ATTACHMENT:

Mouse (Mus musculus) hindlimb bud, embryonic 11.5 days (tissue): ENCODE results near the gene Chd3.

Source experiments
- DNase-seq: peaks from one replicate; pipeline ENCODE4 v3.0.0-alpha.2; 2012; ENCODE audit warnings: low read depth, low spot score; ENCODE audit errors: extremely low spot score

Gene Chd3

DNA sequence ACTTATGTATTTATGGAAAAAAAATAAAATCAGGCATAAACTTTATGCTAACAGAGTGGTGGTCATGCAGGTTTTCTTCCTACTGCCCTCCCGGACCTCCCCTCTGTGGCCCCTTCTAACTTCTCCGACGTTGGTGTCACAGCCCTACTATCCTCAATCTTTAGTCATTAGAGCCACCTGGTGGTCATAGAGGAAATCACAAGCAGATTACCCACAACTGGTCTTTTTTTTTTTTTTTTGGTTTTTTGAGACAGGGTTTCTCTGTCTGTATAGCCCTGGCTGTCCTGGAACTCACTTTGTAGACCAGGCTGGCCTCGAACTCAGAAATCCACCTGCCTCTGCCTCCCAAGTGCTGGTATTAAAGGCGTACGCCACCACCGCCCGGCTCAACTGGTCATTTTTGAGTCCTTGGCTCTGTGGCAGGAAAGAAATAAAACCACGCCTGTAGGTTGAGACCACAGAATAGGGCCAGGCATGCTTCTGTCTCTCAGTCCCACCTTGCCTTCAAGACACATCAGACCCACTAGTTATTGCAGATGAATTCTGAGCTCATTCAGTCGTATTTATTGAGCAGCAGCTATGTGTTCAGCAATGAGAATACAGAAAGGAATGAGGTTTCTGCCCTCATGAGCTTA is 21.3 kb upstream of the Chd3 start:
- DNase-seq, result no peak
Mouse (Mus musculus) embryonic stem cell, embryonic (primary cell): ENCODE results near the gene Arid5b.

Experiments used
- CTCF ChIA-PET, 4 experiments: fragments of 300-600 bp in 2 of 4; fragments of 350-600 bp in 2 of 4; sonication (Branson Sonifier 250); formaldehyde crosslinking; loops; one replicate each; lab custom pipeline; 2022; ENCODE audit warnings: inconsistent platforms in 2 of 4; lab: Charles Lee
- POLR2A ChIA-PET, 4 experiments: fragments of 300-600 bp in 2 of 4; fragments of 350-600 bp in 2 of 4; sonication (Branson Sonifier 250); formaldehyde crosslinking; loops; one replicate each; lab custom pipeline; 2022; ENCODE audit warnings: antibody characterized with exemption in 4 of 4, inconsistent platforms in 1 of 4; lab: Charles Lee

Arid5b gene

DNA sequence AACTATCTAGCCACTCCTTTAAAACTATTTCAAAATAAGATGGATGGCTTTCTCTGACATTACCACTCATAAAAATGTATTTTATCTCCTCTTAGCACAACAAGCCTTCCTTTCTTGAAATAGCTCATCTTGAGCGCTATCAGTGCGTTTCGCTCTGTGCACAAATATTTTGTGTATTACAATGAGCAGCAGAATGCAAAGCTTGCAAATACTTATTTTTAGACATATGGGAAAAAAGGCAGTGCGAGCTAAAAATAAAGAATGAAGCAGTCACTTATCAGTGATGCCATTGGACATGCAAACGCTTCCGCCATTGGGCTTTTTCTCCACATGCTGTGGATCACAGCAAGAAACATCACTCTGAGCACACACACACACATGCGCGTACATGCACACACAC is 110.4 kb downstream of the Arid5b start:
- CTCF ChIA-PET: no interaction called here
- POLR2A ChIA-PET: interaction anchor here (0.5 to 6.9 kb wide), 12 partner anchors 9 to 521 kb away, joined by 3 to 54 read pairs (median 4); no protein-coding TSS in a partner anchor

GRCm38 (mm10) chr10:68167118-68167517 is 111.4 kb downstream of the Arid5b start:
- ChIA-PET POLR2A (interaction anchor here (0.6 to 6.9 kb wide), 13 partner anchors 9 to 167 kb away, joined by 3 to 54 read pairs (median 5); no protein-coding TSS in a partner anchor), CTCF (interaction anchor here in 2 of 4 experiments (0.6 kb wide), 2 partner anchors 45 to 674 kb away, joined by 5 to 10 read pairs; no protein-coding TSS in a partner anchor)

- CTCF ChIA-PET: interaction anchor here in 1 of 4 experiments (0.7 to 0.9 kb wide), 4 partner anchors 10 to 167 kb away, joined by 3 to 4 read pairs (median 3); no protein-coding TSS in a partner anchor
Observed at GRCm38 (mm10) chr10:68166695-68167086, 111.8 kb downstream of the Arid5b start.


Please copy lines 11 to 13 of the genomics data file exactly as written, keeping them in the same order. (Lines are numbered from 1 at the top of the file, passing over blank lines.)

Arid5b gene

DNA sequence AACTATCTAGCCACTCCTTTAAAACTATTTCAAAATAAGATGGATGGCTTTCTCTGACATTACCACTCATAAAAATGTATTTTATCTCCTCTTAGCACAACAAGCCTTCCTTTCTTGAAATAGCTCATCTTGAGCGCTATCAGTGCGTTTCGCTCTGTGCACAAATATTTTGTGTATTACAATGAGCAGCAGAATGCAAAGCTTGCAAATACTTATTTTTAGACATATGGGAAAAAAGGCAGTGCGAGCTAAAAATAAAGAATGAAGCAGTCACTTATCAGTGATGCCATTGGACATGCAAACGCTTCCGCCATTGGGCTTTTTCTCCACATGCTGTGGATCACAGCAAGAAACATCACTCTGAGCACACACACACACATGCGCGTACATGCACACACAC is 110.4 kb downstream of the Arid5b start:
- CTCF ChIA-PET: no interaction called here